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Sep 28, 2020

On this episode of Fire Code Tech we have Anand Kumar. Anand is a loss prevention specialist with over twenty years in loss prevention and insurance. In my conversation with Anand we talk about his professional experience. How to approach design with FM Data sheets, codes and standards outside the U.S and much more.

If you want to find out more about Anand follow these links. 

Anand's Consulting Company Website

LinkedIn Profile


Tell me a little bit about your background and your career in loss prevention?
Would you tell me a little bit about any certifications that you have?
How would you describe your role as a loss prevention specialist?
Could you describe management of change and what that means in the context of fire protection?
What would you consider your specialty for loss prevention and fire safety?
Do you have any tips and tricks for designing a job that complies with FM Data sheets?
Would you speak about your consulting practice and the work you are doing now?
What is your perspective on fire protection outside of the U.S?
What do you see as a trend in the industry?



Hello, all welcome to the show. I'm Gus Gagliardi, and this is fire code tech on fire code tech. We interview fire protection professionals from all different careers and backgrounds in order to provide insight and a resource for those in the field. My goal is to help you become a more informed fire protection.

Professional fire code tech has interviews with engineers and researchers, fire marshals, and insurance professionals, and highlights topics like codes and standards, engineering systems, professional development, and trending topics in the industry. So if you're someone who wants to know more about fire protection or the fascinating stories of those who are in the field, you're in the right place.

Welcome to episode 12 of fire code tech. On this episode of fire code tech, we have a non Kumar, a non is the loss prevention specialist with over 20 years in insurance. In my conversation with the non, we talk about his professional experience and some of the lessons learned. We talk about the complexities of designing with FM data sheets and some tips and tricks you can use while you are designing a project with these data sheets.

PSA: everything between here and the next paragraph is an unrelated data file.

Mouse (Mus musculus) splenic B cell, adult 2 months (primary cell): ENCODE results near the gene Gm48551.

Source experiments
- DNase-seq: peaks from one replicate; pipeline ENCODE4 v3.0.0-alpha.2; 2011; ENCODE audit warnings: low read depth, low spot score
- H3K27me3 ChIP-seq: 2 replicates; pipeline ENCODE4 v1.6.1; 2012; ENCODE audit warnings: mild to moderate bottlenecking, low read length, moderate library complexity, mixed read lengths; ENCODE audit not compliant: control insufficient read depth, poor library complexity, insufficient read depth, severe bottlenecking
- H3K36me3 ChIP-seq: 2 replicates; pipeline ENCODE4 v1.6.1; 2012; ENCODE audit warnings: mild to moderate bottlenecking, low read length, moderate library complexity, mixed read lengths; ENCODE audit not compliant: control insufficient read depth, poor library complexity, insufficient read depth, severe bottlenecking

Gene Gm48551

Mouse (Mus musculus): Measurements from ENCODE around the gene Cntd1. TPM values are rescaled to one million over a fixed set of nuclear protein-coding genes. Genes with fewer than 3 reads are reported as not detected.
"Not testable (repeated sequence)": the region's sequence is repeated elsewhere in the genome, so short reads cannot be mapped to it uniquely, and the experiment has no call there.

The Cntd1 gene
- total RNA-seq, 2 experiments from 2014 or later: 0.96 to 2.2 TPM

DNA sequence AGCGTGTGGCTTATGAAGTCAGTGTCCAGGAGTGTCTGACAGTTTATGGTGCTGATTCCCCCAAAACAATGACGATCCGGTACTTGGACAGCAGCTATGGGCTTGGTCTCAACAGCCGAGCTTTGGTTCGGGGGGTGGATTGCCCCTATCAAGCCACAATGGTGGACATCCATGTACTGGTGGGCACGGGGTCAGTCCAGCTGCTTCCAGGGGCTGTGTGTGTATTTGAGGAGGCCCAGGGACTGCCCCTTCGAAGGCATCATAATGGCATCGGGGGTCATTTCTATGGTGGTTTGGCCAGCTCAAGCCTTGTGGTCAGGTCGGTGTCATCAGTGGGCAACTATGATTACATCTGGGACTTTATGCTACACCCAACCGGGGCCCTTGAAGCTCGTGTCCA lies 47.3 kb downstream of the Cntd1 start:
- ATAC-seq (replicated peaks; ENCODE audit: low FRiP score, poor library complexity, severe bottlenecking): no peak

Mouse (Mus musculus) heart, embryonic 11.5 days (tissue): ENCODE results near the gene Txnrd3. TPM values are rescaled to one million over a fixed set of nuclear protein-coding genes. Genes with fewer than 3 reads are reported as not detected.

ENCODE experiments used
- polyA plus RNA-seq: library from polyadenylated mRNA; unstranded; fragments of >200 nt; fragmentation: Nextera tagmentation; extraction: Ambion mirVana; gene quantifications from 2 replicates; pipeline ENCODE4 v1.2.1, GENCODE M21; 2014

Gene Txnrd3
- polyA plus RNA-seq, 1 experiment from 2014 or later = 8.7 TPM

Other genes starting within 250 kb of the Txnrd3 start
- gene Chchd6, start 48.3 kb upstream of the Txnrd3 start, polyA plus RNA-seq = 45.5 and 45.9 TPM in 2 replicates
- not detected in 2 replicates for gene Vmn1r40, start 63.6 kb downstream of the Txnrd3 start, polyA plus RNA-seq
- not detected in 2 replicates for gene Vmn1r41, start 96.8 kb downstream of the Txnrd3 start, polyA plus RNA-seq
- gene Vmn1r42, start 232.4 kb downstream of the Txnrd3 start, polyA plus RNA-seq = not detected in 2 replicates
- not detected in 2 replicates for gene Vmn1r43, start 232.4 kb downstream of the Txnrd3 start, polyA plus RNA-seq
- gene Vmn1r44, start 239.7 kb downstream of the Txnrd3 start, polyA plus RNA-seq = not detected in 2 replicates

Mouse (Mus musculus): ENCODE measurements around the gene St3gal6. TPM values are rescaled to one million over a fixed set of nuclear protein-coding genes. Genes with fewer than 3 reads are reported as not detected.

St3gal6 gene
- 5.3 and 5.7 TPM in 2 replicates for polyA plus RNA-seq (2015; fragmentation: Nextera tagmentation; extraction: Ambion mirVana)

In addition, Anan, and I talk about codes and standards outside of the us. This episode is very interesting. And I think if you are a insurance professional, or if you're in the construction side of things and you wanna know a little bit more about how loss prevention works and what that process looks like, you're gonna enjoy this.

Don't forget to subscribe and follow us on social media. And if you want to help out the show, tell a friend about fire code tech. Let's dive in the show with AAN Kumar. And if you wanna find out more about him, there'll be links to his website and his LinkedIn in the show notes. Welcome AAN. Thanks for coming on.

Um, thank you for inviting me, you know, um, I'm really, uh, I guess anxious and, uh, happy to be here. well, awesome. I'm glad that we could have you on the show. So I wanted to start off with, um, asking you a little bit about your background and how you got into loss prevention and fire safety. Would you tell me a little bit about that?

Like, you know, like we were talking earlier about how not nobody actually kind of, uh, aspired to be, I guess, in loss prevention of high protection. Uh, for me it was, I guess I stumbled into the industry. I started off my career in, I would say, uh, maintenance and, and, uh, systems engineering, attached to oil tanker, doing maintenance on diesel engines.

Uh, I was also, um, a project engineer on, uh, power plant, uh, in my early days after graduation, I always wanted to do something, which I. Was not so routine, I stumbled, uh, into, I guess, loss prevention. Uh, and at that time this was 18 years back, uh, Alliance. I'm not sure whether, you know, Alliance Alliance is a German insurance company.

Um, they belong to, I guess, the, the same, uh, group or same tier of insurance companies like AIG and FM and all that. These are the, the big boys who, who ensure, uh, the big plan, the power, the oil, gas, and, and so on, so forth. So, uh, they were looking for someone who could, you know, do, um, uh, risk assessment or loss prevention for, for the, uh, power plants.

They, they were ensuring in, in Malaysia. And, um, I saw it as a, as an opportunity to do something different, uh, got into it. Uh, I lived it because. Every time I was meeting different people, uh, seeing different power plants, uh, seeing a steam plan or a fossil plant, uh, seeing a combined cycle plan, seeing, you know, a gas plan.

So on. So it, you always had something to look forward to or, or something that was going to intrigue you or, or something like that. Uh, so that's how I, I stumbled into the industry, uh, 18 years back, uh, and, uh, it has been, uh, I guess, a pleasant journey. For me, uh, to now that's, uh, interesting to hear. Yeah. I resonate with the idea that, you know, there's a lot of funny paths into, uh, fire safety or, you know, in your case loss prevention.